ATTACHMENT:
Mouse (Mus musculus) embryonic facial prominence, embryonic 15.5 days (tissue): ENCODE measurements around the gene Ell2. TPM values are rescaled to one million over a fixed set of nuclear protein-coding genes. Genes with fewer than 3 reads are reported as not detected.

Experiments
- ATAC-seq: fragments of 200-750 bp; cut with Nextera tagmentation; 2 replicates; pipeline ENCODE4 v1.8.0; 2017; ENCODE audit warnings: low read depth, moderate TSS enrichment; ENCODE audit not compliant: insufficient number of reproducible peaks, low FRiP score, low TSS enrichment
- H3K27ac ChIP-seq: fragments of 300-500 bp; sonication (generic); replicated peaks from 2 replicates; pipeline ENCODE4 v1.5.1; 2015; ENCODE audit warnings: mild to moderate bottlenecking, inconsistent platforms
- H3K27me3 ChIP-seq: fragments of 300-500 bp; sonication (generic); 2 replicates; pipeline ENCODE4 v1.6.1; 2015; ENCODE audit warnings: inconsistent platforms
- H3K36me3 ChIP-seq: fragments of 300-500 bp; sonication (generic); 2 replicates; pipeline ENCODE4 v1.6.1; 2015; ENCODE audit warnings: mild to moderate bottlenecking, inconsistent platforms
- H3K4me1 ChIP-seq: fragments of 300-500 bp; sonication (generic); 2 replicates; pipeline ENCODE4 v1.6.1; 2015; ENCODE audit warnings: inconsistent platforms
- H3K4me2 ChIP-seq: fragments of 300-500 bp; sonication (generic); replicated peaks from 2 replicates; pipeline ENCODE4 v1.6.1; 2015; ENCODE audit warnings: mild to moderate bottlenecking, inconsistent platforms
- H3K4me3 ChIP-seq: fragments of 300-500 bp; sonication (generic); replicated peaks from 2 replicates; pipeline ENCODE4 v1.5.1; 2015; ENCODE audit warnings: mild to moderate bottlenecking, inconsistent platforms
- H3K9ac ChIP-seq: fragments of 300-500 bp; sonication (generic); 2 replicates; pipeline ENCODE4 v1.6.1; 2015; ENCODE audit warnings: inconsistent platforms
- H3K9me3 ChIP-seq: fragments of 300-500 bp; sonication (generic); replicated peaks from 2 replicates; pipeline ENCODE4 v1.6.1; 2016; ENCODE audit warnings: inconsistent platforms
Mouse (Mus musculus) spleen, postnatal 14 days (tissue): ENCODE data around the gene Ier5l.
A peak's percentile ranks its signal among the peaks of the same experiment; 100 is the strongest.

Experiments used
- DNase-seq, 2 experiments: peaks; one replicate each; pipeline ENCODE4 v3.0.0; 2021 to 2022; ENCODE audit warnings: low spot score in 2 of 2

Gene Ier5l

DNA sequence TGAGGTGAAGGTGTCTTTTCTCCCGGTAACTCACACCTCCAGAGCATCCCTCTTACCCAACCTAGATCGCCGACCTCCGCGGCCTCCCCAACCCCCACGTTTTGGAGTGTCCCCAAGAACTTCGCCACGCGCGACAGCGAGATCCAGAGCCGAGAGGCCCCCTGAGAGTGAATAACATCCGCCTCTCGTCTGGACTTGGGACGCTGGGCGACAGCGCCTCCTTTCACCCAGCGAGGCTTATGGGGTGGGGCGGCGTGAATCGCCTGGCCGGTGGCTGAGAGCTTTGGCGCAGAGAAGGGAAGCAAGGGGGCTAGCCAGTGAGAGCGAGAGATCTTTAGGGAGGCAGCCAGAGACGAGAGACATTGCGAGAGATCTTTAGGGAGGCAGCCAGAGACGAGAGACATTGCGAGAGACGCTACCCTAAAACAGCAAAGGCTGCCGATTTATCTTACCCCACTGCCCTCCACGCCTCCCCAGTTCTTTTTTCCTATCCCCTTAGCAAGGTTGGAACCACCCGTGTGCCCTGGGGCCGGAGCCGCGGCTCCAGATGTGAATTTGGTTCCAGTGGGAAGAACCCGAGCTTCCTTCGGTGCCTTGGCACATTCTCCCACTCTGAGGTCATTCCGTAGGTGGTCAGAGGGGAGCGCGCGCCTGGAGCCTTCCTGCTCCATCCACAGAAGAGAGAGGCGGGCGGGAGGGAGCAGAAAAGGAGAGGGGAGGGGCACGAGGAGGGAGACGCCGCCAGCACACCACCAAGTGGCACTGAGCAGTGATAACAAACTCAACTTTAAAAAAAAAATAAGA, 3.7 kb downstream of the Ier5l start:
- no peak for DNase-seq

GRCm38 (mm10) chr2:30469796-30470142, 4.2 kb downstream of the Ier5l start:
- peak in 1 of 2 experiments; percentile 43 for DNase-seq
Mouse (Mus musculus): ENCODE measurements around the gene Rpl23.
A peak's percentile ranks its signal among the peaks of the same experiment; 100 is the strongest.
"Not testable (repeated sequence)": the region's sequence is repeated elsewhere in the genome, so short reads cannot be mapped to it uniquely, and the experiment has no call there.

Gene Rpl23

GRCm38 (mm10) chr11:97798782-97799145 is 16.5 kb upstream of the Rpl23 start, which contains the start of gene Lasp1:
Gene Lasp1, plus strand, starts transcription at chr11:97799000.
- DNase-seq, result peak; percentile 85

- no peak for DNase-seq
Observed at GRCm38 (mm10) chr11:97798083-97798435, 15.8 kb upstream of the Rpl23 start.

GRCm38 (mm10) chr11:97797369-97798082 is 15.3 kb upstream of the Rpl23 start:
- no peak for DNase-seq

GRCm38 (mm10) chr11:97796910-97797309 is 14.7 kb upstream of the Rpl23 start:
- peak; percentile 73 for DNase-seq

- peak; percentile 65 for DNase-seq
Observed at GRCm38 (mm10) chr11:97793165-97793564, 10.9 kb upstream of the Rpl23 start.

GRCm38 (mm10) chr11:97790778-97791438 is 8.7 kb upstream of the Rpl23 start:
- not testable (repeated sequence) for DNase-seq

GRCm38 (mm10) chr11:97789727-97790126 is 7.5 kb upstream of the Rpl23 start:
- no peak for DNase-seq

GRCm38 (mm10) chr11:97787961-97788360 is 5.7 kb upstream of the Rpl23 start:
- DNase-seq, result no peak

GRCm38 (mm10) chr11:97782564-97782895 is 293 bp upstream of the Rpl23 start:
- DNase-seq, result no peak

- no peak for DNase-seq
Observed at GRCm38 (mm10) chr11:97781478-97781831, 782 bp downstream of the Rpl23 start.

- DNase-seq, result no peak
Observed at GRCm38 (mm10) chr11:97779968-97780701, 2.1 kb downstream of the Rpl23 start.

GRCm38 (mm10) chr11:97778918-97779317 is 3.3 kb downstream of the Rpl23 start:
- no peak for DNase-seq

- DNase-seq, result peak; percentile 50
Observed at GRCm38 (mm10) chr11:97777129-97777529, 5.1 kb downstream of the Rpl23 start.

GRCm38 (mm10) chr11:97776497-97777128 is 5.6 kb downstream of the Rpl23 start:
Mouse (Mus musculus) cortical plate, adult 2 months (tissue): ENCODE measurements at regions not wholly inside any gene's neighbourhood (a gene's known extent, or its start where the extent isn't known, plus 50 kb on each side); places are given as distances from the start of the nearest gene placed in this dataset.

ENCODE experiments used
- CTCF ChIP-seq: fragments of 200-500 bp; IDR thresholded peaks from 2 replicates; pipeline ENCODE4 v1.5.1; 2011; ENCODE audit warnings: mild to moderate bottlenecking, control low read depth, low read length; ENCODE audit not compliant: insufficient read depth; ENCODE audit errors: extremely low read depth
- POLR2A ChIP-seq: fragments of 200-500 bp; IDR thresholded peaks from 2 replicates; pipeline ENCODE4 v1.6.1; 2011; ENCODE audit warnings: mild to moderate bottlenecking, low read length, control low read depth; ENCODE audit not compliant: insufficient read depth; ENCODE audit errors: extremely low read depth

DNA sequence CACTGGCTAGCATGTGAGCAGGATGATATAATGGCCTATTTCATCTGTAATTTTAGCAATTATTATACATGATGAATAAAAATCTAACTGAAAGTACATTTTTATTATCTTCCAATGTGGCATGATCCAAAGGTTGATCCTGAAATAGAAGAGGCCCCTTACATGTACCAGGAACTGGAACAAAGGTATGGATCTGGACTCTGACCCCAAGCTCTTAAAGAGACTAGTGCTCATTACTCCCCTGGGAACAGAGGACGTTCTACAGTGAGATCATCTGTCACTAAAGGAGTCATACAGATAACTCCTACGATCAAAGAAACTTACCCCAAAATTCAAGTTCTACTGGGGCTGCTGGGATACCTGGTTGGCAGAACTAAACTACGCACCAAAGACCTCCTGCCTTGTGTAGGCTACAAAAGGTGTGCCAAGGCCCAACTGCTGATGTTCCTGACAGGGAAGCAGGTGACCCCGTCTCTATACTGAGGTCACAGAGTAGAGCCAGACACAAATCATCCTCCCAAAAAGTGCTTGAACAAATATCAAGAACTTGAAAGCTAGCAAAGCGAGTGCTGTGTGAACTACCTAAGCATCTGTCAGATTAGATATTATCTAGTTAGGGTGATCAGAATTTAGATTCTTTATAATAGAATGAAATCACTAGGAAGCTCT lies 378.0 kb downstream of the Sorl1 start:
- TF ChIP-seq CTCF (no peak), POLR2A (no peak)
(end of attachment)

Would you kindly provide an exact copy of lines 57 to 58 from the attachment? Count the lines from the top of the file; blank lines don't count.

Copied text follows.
DNA sequence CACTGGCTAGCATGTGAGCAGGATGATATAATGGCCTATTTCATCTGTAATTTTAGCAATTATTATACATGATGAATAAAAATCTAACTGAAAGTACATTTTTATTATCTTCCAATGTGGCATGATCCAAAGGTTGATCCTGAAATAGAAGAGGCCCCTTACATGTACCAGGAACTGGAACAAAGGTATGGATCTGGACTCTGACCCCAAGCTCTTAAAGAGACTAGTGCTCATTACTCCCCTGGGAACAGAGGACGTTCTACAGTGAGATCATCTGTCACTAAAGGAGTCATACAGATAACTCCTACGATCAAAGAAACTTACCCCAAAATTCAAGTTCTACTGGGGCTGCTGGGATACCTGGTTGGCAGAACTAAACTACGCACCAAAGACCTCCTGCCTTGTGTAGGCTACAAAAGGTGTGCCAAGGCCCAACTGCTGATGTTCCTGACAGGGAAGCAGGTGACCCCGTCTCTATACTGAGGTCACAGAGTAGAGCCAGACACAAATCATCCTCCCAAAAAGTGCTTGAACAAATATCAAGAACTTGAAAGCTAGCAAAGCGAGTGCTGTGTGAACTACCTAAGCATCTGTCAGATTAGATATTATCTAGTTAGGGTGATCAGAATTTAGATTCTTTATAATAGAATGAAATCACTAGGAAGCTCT lies 378.0 kb downstream of the Sorl1 start:
- TF ChIP-seq CTCF (no peak), POLR2A (no peak)